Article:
Age related changes to the skeleton, such as osteoporosis, increase the risk of fracture and morbidity in the elderly population. In osteoporosis, bone remodeling becomes unbalanced with an increase in bone resorption and a decrease in bone formation. Osteoclasts are large multinucleated cells that secrete acid and proteases to degrade and resorb bone. Understanding the molecular mechanisms that regulate osteoclast differentiation and activity will provide insight as to how hyper-active osteoclasts lead to pathological bone loss, contributing to diseases such as osteoporosis. Reversible modifications to the DNA such as histone acetylation, methylation, phosphorylation and ubiquitylation alters the access of transcriptional machinery to DNA and regulates gene expression and osteoclast differentiation and activity. It is critical for the management of bone related diseases to understand the role of these chromatin modifying proteins during osteoclast differentiation, as potential therapies targeting these proteins are currently under development.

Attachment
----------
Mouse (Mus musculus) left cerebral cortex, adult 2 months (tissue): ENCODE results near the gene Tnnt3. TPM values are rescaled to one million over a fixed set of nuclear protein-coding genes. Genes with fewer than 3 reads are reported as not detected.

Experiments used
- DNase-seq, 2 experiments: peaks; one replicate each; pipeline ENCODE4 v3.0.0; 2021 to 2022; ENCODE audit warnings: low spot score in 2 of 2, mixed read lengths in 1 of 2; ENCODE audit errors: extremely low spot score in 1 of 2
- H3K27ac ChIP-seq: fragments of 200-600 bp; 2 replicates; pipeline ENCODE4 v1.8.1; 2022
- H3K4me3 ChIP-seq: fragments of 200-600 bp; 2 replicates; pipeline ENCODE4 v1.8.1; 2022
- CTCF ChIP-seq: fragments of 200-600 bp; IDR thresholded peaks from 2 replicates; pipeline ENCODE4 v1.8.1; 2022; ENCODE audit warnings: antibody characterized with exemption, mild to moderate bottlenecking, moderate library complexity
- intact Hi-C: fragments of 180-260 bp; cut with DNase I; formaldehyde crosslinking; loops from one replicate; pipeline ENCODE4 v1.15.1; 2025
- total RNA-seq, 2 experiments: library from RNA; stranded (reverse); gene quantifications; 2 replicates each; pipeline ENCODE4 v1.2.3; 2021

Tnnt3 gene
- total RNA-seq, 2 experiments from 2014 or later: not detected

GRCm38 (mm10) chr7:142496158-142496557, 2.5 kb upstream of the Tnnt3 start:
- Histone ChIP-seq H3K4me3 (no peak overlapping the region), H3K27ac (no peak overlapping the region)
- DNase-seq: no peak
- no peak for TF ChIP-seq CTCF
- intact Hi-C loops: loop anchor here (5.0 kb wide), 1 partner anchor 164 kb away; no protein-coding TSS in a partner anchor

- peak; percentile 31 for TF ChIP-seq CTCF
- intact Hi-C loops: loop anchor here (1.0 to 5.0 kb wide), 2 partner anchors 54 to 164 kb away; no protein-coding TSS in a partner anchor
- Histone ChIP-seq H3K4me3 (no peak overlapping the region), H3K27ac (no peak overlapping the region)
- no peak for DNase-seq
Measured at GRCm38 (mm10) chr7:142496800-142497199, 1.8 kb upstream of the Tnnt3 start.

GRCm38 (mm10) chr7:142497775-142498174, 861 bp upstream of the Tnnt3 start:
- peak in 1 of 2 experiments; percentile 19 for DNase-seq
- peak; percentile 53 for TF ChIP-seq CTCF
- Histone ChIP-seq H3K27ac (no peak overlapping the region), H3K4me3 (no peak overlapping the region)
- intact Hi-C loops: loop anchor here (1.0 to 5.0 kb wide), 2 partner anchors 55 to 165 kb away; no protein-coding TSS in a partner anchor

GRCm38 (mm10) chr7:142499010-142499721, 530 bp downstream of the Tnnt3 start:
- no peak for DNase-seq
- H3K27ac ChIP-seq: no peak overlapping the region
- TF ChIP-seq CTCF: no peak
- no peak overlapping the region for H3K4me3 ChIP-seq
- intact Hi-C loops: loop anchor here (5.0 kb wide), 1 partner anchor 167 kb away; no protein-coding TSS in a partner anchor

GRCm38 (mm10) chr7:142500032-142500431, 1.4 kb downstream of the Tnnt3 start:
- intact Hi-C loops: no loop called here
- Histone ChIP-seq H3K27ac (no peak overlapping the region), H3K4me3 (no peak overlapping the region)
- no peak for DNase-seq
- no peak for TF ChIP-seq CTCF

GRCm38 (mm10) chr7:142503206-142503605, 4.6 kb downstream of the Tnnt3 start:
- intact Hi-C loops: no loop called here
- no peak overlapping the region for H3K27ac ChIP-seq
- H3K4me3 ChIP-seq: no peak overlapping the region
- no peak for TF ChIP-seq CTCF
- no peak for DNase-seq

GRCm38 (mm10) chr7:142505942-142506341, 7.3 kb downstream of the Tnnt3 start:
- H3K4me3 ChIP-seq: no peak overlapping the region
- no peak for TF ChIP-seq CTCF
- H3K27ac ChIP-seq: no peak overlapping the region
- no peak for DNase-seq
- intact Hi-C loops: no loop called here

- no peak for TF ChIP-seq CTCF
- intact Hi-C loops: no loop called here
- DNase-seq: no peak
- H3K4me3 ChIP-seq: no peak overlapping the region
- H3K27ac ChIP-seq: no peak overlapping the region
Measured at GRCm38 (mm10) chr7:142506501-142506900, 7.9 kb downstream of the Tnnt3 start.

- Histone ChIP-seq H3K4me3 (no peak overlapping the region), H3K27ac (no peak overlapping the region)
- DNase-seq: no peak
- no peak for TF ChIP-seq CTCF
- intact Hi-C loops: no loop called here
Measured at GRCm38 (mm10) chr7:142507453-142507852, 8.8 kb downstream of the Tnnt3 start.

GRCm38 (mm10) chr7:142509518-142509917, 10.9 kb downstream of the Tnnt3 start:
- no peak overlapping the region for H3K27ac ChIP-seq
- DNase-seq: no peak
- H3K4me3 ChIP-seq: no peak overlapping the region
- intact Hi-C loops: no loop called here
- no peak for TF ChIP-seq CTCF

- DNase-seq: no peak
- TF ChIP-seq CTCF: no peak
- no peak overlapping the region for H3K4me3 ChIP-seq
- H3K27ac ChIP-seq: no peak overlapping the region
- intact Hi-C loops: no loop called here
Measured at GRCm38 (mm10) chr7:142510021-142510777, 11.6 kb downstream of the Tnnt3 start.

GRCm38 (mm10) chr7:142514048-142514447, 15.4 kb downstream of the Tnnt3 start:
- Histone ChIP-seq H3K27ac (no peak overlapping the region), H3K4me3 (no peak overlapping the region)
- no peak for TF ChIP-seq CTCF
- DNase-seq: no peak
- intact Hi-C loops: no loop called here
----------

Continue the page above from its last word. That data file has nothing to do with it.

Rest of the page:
Bibliographical noteFunding Information:
Funding: This research was funded by National Institute of Arthritis and Musculoskeletal and Skin Disease/National Institutes of Health AR061352.